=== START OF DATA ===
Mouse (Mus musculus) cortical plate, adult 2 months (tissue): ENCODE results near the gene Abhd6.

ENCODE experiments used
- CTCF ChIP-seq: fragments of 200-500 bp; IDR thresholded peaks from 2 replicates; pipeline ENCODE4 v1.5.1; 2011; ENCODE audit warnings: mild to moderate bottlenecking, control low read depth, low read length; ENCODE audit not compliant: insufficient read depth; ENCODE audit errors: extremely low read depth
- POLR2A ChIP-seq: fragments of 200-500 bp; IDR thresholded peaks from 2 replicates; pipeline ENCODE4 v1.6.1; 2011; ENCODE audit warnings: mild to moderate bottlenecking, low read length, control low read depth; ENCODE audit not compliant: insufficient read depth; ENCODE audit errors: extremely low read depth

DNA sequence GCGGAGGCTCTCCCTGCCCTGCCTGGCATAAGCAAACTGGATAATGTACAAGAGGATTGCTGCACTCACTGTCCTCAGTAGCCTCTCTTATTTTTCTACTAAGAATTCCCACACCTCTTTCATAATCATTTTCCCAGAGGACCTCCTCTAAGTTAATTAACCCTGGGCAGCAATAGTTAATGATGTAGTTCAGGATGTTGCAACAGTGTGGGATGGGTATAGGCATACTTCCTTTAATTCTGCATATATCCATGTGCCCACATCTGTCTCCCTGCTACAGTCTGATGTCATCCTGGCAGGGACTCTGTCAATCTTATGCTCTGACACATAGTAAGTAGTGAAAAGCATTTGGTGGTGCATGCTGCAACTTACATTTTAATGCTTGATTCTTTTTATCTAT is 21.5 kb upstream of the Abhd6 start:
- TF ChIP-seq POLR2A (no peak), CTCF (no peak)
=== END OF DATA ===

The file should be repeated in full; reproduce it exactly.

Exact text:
Mouse (Mus musculus) cortical plate, adult 2 months (tissue): ENCODE results near the gene Abhd6.

ENCODE experiments used
- CTCF ChIP-seq: fragments of 200-500 bp; IDR thresholded peaks from 2 replicates; pipeline ENCODE4 v1.5.1; 2011; ENCODE audit warnings: mild to moderate bottlenecking, control low read depth, low read length; ENCODE audit not compliant: insufficient read depth; ENCODE audit errors: extremely low read depth
- POLR2A ChIP-seq: fragments of 200-500 bp; IDR thresholded peaks from 2 replicates; pipeline ENCODE4 v1.6.1; 2011; ENCODE audit warnings: mild to moderate bottlenecking, low read length, control low read depth; ENCODE audit not compliant: insufficient read depth; ENCODE audit errors: extremely low read depth

DNA sequence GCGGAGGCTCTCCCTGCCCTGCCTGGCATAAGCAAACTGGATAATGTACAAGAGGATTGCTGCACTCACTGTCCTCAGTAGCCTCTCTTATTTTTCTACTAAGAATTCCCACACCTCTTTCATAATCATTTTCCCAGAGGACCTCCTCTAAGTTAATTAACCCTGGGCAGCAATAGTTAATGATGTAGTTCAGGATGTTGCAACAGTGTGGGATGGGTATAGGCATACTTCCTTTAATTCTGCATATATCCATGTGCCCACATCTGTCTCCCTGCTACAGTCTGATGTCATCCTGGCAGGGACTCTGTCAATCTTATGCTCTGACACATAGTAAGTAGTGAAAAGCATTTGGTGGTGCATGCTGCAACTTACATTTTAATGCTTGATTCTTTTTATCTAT is 21.5 kb upstream of the Abhd6 start:
- TF ChIP-seq POLR2A (no peak), CTCF (no peak)